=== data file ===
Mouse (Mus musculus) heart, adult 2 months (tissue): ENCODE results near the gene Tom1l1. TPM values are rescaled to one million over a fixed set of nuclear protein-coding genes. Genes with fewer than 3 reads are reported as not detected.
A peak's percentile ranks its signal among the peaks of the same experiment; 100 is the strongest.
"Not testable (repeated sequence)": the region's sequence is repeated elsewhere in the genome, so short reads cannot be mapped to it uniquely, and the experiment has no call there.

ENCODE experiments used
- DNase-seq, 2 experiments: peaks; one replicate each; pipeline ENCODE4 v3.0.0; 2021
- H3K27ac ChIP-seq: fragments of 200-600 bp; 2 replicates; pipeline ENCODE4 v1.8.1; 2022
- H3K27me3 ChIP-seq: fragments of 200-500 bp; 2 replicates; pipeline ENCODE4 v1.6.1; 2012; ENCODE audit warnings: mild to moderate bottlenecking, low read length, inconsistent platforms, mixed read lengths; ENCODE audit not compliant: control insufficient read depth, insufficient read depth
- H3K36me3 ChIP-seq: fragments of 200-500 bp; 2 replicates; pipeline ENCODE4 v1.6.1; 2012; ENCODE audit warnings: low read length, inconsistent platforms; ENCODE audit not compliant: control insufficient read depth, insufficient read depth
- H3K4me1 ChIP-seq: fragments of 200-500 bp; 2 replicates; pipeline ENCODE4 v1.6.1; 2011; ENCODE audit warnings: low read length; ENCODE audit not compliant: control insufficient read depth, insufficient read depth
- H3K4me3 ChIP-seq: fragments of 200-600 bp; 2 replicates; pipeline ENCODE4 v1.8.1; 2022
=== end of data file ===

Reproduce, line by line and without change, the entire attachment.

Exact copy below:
Mouse (Mus musculus) heart, adult 2 months (tissue): ENCODE results near the gene Tom1l1. TPM values are rescaled to one million over a fixed set of nuclear protein-coding genes. Genes with fewer than 3 reads are reported as not detected.
A peak's percentile ranks its signal among the peaks of the same experiment; 100 is the strongest.
"Not testable (repeated sequence)": the region's sequence is repeated elsewhere in the genome, so short reads cannot be mapped to it uniquely, and the experiment has no call there.

ENCODE experiments used
- DNase-seq, 2 experiments: peaks; one replicate each; pipeline ENCODE4 v3.0.0; 2021
- H3K27ac ChIP-seq: fragments of 200-600 bp; 2 replicates; pipeline ENCODE4 v1.8.1; 2022
- H3K27me3 ChIP-seq: fragments of 200-500 bp; 2 replicates; pipeline ENCODE4 v1.6.1; 2012; ENCODE audit warnings: mild to moderate bottlenecking, low read length, inconsistent platforms, mixed read lengths; ENCODE audit not compliant: control insufficient read depth, insufficient read depth
- H3K36me3 ChIP-seq: fragments of 200-500 bp; 2 replicates; pipeline ENCODE4 v1.6.1; 2012; ENCODE audit warnings: low read length, inconsistent platforms; ENCODE audit not compliant: control insufficient read depth, insufficient read depth
- H3K4me1 ChIP-seq: fragments of 200-500 bp; 2 replicates; pipeline ENCODE4 v1.6.1; 2011; ENCODE audit warnings: low read length; ENCODE audit not compliant: control insufficient read depth, insufficient read depth
- H3K4me3 ChIP-seq: fragments of 200-600 bp; 2 replicates; pipeline ENCODE4 v1.8.1; 2022